Not only are authorities wrestling with problems relating to a website on which they’ve spent hundreds of millions of dollars, but heads are rolling in the IT department as the original manager of the program was fired and his replacement resigned for personal reasons.”
Not one single Oregonian has signed up via the state’s Covered Oregon website.
Oregonians have been forced to sign up for Obamacare the old fashioned way — by filling out paper applications. That process has been so fraught with error that the state began robo-calling people who had signed up to give them a little Christmas cheer:
Oregon’s troubled health insurance exchange began robocalling applicants Friday, warning them that if they don’t receive enrollment confirmation by Monday, they should seek coverage elsewhere for Jan. 1.
“If you haven’t heard from us by Dec. 23, it is unlikely your application will be processed for Jan. 1 insurance coverage,” a woman’s voice on the pre-recorded call from Cover Oregon says. “If you want to be sure you have insurance coverage starting Jan. 1, you have other options.”
It’s yet another sign that the health insurance exchange’s technological breakdowns will prevent some — perhaps many — Oregonians from getting subsidized coverage Jan. 1, despite Gov. John Kitzhaber’s previous assurances otherwise. Out of more than 65,000 applicants, the exchange reports enrolling nearly 30,000, but only about 11,000 of them in private insurance plans.
The calls also suggest the exchange’s problems will prevent many of those individuals from receiving tax credits or subsidies in January, even though they qualify for them.
Cover Oregon spokesman Michael Cox said Friday he did not know how many recorded calls were being made. They targeted individuals whose eligibility for tax credits has not been determined, Cox said, including those with incorrect applications.
Once their applications are processed, Cover Oregon will notify them either by a phone call from a call center representative or a mailing, and they can enroll over the phone or online, Cox said.
The exchange will continue to process applications, except for on Christmas Day, to meet its Dec. 27 enrollment deadline for January coverage, he said. And applicants who get a call after Monday might still be able to enroll by year’s end, he said.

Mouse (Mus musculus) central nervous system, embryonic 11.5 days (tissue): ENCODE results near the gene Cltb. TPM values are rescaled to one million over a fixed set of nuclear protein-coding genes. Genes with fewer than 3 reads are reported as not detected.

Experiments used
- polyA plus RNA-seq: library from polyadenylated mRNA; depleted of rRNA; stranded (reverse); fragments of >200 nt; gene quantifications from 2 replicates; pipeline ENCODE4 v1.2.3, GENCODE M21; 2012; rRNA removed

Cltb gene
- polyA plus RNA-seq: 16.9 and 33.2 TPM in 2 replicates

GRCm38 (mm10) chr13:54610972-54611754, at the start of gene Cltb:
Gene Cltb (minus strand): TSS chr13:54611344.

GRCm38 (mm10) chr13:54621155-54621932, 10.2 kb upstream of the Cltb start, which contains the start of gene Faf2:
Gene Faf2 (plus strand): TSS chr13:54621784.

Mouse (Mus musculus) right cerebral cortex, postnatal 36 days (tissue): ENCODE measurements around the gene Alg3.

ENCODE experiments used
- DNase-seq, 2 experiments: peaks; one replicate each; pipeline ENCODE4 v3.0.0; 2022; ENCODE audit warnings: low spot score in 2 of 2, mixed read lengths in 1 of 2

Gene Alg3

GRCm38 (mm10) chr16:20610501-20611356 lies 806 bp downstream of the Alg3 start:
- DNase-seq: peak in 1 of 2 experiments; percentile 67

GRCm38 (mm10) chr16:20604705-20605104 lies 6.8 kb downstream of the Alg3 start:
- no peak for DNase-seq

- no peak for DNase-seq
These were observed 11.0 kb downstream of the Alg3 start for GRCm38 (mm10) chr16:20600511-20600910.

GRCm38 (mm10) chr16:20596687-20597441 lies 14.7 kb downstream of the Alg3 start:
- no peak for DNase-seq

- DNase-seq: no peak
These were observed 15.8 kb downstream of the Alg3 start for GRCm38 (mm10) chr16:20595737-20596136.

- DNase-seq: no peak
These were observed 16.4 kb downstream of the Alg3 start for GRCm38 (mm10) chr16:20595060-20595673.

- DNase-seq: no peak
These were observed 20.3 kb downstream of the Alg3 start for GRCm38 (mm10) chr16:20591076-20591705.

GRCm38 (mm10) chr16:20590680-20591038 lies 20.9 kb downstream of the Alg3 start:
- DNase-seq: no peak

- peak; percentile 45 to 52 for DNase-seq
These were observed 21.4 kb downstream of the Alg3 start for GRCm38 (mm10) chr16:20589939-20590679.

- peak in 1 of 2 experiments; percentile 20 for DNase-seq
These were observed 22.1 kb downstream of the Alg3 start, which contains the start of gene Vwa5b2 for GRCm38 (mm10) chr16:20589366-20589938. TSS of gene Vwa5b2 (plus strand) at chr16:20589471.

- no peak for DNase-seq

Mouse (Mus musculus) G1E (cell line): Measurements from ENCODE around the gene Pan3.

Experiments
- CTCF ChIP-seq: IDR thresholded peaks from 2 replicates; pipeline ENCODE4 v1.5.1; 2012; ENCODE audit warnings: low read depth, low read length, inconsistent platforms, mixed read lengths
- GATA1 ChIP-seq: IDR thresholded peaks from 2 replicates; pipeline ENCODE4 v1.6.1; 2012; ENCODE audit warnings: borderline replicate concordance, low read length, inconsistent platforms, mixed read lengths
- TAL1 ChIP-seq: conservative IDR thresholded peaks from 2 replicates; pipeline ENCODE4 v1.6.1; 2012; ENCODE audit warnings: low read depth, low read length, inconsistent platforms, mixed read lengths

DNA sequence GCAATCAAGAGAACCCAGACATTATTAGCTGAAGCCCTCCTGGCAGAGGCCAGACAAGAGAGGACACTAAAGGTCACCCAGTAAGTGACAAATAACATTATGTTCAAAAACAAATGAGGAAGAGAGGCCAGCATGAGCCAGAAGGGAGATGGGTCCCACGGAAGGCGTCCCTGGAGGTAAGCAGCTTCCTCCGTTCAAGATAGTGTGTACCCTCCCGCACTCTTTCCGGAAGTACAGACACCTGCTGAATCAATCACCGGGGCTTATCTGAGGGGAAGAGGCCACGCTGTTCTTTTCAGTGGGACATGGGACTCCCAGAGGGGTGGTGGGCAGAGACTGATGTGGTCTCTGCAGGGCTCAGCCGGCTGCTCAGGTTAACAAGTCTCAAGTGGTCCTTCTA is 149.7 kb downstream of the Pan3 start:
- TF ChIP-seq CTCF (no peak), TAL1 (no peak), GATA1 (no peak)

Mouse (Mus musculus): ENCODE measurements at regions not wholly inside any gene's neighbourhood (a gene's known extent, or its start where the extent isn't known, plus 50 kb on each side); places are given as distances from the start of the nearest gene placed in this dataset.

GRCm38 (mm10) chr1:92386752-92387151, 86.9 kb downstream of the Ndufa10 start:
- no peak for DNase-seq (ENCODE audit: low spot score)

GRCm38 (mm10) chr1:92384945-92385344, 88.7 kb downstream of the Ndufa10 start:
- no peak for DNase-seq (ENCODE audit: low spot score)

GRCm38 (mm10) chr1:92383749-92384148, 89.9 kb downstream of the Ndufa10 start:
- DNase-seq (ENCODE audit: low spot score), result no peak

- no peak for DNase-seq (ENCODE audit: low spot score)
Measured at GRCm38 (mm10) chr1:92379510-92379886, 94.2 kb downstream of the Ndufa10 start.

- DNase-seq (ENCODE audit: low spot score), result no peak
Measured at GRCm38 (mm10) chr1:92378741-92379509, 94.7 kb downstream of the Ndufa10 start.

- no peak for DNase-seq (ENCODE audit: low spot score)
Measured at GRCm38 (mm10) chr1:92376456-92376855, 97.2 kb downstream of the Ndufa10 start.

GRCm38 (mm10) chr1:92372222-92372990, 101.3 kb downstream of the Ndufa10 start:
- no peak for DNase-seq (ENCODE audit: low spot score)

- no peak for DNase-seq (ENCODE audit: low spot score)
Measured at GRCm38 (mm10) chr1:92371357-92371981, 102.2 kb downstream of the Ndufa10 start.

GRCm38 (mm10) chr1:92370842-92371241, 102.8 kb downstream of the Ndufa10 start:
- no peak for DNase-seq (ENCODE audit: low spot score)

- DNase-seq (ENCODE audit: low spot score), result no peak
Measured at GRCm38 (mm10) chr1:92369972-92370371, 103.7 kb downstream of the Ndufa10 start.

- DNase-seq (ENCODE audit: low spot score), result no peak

But Cover Oregon decided to launch Friday’s pre-recorded calls to address mounting concerns among applicants about possible gaps in coverage, he said.
“It’s giving guidance to those folks who are nervous because they haven’t heard form us and want and need coverage Jan. 1,” Cox said. Cover Oregon also posted a “Roadmap to Coverage” guide online that details other enrollment options.
The recorded call tells applicants that they can get coverage directly from an insurance company or through an agent. But they won’t qualify for tax credits. Cox said he did not know if Cover Oregon would compensate individuals for tax credits or subsidies they lose in January because of the exchange’s shortcomings.
Oregon ranks dead last in Obamacare signups and the situation is not expected to improve for a month or more. Governor John Kitzhaber puts on the happy face and keeps issuing statements of encouragement, but the fact is, no citizens in his state are likely to have their insurance subsidized.
Ben Domench at Heartland Institute summed up the problem with the Oregon program:
“It’s just another indication that this model as a whole is a problem,” Ben Domenech, senior fellow at The Heartland Institute, told Northwest Watchdog. “No state has done more to try and be ahead of the curve on this type of approach to reworking our health care markets than Oregon. It is a reflection that this approach was always from the beginning an ill thought out and ill structured approach.”
That seems to be the problem nationwide with Obamacare: Too much wishful thinking and not enough hard-headed analysis. Whoever let Barack Obama run around the country telling people that the Obamacare website would work like Orbitz or some travel site should be fired and put in a padded cell. It was never going to be that easy and Oregonians are discovering that in the most painful way imaginable.